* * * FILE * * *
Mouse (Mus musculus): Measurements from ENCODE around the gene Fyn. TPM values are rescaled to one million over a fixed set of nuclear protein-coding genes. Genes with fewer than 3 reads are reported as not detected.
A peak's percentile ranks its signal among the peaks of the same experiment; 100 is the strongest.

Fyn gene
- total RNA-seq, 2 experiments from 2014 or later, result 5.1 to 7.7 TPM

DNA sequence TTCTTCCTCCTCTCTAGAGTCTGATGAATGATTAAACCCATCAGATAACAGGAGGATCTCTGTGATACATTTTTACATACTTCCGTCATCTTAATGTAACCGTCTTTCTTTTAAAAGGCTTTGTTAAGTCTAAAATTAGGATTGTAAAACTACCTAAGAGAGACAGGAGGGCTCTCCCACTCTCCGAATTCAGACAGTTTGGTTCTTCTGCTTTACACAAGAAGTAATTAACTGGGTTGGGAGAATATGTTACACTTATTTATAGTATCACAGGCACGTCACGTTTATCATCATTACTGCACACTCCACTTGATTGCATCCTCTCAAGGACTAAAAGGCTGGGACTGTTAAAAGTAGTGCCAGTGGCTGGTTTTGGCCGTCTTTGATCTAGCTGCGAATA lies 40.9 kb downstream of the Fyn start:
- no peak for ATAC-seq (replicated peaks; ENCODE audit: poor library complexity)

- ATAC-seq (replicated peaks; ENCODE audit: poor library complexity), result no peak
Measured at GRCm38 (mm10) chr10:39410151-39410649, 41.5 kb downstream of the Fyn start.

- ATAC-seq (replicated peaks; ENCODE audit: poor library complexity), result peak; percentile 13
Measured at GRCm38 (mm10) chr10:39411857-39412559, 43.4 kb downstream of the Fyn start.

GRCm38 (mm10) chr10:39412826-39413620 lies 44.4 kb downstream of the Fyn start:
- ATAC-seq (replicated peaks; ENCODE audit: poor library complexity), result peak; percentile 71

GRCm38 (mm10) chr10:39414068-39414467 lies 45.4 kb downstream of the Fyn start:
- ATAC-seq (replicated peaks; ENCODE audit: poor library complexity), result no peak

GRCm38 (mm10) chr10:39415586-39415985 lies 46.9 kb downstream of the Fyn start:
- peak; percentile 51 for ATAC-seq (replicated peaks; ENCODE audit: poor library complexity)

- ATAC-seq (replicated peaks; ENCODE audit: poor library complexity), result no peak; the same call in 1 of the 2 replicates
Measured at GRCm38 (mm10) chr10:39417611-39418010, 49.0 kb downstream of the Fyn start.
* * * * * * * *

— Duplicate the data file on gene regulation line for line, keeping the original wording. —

Mouse (Mus musculus): Measurements from ENCODE around the gene Fyn. TPM values are rescaled to one million over a fixed set of nuclear protein-coding genes. Genes with fewer than 3 reads are reported as not detected.
A peak's percentile ranks its signal among the peaks of the same experiment; 100 is the strongest.

Fyn gene
- total RNA-seq, 2 experiments from 2014 or later, result 5.1 to 7.7 TPM

DNA sequence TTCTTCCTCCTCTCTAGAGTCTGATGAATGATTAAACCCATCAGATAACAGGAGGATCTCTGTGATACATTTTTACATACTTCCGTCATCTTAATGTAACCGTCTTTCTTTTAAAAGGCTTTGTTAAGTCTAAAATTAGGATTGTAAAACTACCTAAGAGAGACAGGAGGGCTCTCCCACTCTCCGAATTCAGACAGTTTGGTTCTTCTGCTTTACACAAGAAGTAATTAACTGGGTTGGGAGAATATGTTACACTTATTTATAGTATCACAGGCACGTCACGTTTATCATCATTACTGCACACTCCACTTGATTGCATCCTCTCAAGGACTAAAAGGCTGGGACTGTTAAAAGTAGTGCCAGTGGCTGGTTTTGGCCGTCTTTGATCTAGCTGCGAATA lies 40.9 kb downstream of the Fyn start:
- no peak for ATAC-seq (replicated peaks; ENCODE audit: poor library complexity)

- ATAC-seq (replicated peaks; ENCODE audit: poor library complexity), result no peak
Measured at GRCm38 (mm10) chr10:39410151-39410649, 41.5 kb downstream of the Fyn start.

- ATAC-seq (replicated peaks; ENCODE audit: poor library complexity), result peak; percentile 13
Measured at GRCm38 (mm10) chr10:39411857-39412559, 43.4 kb downstream of the Fyn start.

GRCm38 (mm10) chr10:39412826-39413620 lies 44.4 kb downstream of the Fyn start:
- ATAC-seq (replicated peaks; ENCODE audit: poor library complexity), result peak; percentile 71

GRCm38 (mm10) chr10:39414068-39414467 lies 45.4 kb downstream of the Fyn start:
- ATAC-seq (replicated peaks; ENCODE audit: poor library complexity), result no peak

GRCm38 (mm10) chr10:39415586-39415985 lies 46.9 kb downstream of the Fyn start:
- peak; percentile 51 for ATAC-seq (replicated peaks; ENCODE audit: poor library complexity)

- ATAC-seq (replicated peaks; ENCODE audit: poor library complexity), result no peak; the same call in 1 of the 2 replicates
Measured at GRCm38 (mm10) chr10:39417611-39418010, 49.0 kb downstream of the Fyn start.